CODE: Down And Dirty Page Page Timing In PHP

March 30th, 2004
Blogging News

There are times when you’re working on a project and you need to test a page’s load
overhead. For instance, if you have a lot of database calls or are using some crazy regex
kung fu. These two little snippets of PHP code will give you a start to finish execution time
of the page you’re loading up. Put the first one at the very top and the second one at the
very bottom and load it up. When the page is finished rendering, just view source and you
can see the execution time in the HTML comment. You can remove the comment if you
want it to echo straight to your page. If you leave it in the comments, you can deploy this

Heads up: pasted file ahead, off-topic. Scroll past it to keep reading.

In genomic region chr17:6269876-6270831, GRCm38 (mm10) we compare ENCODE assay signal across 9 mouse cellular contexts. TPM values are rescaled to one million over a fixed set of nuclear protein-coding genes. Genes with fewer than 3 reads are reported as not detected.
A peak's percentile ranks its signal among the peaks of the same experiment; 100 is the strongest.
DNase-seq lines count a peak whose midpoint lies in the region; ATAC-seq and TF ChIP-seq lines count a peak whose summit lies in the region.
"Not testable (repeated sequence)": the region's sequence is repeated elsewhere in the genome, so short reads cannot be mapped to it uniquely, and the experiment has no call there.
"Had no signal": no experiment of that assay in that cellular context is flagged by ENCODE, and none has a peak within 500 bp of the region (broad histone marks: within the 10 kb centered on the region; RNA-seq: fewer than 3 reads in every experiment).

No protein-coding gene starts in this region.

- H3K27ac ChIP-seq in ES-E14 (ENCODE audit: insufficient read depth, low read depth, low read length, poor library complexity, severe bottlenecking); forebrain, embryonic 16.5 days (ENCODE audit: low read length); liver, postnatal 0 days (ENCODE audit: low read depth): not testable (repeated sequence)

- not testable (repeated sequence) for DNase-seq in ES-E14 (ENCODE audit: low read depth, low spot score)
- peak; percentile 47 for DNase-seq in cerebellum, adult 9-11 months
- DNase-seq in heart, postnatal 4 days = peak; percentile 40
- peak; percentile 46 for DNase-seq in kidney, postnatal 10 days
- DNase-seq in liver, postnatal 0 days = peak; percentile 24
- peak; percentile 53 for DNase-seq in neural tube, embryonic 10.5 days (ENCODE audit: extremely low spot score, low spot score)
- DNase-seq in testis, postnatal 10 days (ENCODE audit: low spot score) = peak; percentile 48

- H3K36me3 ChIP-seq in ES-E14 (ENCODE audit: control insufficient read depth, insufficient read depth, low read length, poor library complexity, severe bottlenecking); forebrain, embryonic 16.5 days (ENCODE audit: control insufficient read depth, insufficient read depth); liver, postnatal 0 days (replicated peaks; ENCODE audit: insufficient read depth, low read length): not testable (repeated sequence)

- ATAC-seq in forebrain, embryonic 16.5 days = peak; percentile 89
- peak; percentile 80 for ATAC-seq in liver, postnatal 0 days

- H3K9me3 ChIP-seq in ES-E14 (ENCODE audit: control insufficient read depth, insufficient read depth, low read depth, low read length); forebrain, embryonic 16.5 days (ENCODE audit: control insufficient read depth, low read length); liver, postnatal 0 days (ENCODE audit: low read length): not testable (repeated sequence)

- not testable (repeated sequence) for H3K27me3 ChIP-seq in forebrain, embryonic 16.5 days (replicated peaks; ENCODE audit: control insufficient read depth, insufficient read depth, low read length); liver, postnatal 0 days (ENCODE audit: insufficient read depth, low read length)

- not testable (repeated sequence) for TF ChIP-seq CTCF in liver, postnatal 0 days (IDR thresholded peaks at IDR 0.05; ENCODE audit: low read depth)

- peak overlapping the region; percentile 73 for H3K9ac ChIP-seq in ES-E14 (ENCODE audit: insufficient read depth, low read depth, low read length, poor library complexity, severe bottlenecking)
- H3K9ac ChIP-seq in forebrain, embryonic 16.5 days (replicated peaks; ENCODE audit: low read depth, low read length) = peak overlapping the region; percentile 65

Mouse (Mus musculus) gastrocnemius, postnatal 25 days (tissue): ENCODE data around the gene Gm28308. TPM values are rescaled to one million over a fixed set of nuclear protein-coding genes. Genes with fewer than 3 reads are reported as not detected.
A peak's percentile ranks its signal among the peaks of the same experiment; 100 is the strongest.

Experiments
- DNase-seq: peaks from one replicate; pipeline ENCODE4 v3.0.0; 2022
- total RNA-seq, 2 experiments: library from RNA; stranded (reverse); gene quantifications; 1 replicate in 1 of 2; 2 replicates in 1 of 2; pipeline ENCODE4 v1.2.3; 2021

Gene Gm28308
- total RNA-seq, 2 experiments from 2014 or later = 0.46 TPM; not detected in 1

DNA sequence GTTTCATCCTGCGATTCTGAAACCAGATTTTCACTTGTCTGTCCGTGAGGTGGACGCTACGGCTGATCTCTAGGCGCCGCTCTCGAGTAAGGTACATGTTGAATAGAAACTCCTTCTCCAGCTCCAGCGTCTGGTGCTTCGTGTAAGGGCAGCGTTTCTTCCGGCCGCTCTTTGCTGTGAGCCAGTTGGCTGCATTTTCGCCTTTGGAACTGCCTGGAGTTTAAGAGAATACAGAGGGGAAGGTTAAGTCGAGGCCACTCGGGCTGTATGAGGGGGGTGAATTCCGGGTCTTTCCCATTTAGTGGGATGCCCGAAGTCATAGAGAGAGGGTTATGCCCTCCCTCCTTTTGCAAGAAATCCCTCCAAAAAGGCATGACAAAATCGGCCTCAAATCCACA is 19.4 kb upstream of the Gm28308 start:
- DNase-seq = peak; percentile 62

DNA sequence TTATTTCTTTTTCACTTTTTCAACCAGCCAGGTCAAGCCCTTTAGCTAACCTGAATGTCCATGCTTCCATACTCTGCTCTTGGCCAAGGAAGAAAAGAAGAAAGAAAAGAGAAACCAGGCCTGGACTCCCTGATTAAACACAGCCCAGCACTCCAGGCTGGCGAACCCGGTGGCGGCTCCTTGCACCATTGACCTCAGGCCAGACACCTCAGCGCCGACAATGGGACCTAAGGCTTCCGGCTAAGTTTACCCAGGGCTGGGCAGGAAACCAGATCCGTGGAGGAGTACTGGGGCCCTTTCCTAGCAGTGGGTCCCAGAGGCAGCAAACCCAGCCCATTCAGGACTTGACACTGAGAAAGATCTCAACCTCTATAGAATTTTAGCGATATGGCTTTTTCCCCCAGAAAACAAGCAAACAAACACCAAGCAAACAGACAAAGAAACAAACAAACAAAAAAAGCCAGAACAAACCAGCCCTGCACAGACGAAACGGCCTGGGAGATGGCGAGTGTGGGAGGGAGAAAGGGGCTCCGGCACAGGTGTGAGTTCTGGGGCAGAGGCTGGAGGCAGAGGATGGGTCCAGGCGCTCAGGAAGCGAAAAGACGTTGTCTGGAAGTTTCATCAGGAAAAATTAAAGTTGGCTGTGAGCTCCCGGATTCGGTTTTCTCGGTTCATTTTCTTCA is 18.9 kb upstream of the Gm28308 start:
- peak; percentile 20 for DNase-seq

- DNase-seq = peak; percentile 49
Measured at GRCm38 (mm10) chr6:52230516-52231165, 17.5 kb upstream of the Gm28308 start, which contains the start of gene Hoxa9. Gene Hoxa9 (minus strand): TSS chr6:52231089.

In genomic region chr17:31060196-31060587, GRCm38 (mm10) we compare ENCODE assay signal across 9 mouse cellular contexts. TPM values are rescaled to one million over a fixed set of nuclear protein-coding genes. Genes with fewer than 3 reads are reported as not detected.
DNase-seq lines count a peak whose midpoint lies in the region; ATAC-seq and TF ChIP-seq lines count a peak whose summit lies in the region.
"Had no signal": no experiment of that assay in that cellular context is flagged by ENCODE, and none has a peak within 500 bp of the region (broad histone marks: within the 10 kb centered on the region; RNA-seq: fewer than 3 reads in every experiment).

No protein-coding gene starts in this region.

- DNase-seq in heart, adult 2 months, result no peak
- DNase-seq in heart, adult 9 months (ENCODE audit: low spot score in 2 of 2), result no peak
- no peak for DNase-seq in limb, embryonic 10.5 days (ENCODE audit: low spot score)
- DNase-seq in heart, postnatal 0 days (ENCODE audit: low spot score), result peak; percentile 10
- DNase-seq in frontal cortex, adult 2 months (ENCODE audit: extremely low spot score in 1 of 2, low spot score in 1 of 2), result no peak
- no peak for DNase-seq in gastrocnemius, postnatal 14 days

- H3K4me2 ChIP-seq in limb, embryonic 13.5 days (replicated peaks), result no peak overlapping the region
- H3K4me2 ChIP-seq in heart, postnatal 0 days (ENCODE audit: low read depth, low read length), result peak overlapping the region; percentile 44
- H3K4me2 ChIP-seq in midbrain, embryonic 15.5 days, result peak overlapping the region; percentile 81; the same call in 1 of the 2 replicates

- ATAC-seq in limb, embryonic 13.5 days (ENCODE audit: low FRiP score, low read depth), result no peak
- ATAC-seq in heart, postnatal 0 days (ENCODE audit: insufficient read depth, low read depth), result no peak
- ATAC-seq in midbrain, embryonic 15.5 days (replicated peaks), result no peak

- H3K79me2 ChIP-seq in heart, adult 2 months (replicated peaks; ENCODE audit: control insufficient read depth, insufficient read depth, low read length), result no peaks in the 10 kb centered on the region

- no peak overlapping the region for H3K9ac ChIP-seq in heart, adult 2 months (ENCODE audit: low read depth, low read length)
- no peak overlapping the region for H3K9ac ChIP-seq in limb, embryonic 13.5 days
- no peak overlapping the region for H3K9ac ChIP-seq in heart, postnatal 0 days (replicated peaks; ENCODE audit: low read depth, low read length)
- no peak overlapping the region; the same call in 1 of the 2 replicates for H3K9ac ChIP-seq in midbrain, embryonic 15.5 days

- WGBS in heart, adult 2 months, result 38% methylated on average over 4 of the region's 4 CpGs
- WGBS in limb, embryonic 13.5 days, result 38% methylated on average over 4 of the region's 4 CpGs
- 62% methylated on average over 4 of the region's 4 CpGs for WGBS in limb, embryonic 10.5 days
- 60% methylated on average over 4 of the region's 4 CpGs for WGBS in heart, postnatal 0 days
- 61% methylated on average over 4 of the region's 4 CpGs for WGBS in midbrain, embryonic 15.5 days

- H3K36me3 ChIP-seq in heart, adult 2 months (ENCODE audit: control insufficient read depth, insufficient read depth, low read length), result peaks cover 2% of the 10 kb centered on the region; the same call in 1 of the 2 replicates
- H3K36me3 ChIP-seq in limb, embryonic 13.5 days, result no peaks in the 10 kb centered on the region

in a production page and monitor the load times whenever you feel like it.

This goes at the top:

ereg(“(\.[0-9]+) ([0-9]+)”,microtime(),$time);
$starttime = doubleval($time[1])+doubleval($time[2]);

This goes at the end:

ereg(“(\.[0-9]*) ([0-9]*)”,microtime(),$time);
$runtime = number_format($endtime-$starttime,4).” Seconds”;
echo “<!– [$runtime] –>”;

There ya have it! [Jason]

…excerpt from:




  1. Matt (64 comments.) says:

    That’s actually a pretty bad way to do it. ereg? Useless. Check out timer_start and timer_stop in WP.

  2. Desi Quintans (1 comments.) says:

    Why not get assign the microtime at the start of a script to a temporary variable, then subtract it from the microtime at the end of the script? It’s much cleaner.

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